The McCutcheon Decision - What Does It Mean?

Posted on April 2, 2014

Thumbnail for the Overturn Citizens United campaign

The Washington Post created a very helpful infographic on what the McCutcheon v. FEC decision actually does:


Before, a single donor could contribute up to $5,200 to every House and Senate candidate up to a limit of $48,600.

Now, if a single donor gives $5,200 to every House and Senate candidates of one party in a 468-race election cycle, the total would be $2,433,600.

candidates graphic

Party committees

Before, contributions to party committees were limited to $74,600 total.

Now, a single donor can give $32,400 to each of the three federal party committees each year and $10,000 to each of the party's 50 state committees for up to $1,194,400 in donations in a two-year election cycle.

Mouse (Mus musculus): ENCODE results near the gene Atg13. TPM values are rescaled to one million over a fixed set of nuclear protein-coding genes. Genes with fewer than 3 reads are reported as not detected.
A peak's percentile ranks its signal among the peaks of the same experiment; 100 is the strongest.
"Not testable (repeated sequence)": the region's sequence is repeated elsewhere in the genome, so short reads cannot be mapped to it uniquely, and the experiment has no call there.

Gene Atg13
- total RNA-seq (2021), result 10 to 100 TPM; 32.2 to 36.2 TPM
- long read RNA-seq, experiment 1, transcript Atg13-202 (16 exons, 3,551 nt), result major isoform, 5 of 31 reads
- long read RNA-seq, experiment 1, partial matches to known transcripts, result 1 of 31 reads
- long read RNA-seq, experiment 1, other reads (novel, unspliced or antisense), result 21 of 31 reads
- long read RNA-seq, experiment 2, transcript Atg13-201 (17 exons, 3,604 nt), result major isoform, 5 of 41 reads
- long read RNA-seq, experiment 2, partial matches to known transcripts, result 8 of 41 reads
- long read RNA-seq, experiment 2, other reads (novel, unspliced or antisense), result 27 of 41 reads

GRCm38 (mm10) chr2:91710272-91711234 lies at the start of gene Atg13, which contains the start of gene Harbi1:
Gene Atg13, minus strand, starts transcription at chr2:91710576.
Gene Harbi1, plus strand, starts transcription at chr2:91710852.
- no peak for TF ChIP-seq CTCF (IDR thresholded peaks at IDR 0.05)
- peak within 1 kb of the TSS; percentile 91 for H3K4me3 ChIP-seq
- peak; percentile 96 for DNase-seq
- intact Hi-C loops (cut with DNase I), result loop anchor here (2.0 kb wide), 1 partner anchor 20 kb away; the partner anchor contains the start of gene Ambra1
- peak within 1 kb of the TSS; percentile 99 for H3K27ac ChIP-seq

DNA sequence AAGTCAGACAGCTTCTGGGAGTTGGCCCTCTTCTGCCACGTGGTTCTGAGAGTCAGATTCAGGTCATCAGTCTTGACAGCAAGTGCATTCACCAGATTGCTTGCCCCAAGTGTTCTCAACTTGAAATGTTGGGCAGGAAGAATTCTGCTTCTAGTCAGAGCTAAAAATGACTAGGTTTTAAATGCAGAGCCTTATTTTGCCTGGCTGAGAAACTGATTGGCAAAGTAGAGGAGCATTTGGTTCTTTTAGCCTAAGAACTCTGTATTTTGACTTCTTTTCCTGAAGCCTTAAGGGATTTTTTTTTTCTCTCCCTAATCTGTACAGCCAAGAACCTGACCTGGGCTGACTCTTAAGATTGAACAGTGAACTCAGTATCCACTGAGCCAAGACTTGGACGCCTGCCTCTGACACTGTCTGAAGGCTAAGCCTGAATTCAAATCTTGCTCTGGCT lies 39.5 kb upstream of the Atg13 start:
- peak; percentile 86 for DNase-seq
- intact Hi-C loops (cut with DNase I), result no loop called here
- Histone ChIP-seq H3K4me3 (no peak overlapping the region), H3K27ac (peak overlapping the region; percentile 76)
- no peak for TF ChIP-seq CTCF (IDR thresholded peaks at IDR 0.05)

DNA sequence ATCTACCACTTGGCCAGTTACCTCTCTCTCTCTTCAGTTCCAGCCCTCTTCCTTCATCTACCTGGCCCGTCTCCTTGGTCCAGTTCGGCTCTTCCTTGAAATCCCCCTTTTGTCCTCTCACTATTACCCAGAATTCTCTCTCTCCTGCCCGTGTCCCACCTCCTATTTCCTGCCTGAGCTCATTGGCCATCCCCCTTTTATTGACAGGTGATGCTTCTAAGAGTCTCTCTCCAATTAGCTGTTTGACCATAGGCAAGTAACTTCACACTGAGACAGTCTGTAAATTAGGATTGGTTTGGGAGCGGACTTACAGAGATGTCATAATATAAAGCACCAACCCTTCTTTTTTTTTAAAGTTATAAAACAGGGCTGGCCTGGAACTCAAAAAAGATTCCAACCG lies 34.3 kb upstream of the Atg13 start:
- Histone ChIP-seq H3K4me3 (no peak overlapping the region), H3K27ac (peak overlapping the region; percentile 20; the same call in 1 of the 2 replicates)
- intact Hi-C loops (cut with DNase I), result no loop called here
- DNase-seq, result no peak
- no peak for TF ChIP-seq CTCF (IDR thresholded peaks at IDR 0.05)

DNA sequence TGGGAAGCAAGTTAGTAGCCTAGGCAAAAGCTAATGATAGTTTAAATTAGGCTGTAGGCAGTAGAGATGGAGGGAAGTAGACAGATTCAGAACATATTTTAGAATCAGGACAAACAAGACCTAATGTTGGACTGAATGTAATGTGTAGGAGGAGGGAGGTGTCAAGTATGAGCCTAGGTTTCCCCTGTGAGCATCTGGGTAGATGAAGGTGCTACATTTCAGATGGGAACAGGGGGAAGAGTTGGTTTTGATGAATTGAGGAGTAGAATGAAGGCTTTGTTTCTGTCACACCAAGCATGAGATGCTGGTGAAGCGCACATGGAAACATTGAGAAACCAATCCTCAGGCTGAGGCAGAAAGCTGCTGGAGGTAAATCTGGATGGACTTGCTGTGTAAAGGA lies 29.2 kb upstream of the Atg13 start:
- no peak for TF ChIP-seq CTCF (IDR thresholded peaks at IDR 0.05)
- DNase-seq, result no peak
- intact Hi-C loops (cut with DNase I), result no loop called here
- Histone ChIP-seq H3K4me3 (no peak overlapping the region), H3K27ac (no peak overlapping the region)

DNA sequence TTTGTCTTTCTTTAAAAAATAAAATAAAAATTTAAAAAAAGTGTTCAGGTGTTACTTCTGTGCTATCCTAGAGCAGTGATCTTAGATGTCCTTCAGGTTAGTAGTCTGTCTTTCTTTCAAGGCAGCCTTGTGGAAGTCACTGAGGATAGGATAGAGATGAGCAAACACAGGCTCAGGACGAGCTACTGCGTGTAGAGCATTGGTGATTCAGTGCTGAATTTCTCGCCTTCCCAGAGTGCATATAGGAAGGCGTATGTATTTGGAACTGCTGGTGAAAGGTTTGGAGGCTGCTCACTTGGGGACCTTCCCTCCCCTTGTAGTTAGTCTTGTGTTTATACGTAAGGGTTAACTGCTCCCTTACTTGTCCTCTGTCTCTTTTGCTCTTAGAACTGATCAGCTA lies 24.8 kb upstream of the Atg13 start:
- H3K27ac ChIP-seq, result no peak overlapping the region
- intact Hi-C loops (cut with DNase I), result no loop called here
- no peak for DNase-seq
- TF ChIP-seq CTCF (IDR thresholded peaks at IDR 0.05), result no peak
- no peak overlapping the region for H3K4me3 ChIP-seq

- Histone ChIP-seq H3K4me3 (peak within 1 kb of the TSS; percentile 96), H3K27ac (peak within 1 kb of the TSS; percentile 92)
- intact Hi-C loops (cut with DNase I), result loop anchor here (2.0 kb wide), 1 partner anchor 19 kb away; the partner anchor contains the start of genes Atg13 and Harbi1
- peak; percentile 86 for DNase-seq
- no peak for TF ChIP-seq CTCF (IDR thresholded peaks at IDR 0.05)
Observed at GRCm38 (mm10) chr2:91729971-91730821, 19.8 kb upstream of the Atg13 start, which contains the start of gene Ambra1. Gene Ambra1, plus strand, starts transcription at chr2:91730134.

candidates graphic

Political action committees

Before, contributions to PACs were limited to a total of $74,600 in increments of up to $5,000. There were 2,757 PACs in the 2012 election cycle.

Now, a single donor can give up to $5,000 to each PAC aligned with his or her political interest. If a donor spent $5,000 on every PAC in the 2012 election cycle, that would equal $13.7 million.

candidates graphic

Office: Common Cause National

Issues: Money in Politics

Tags: Citizens United

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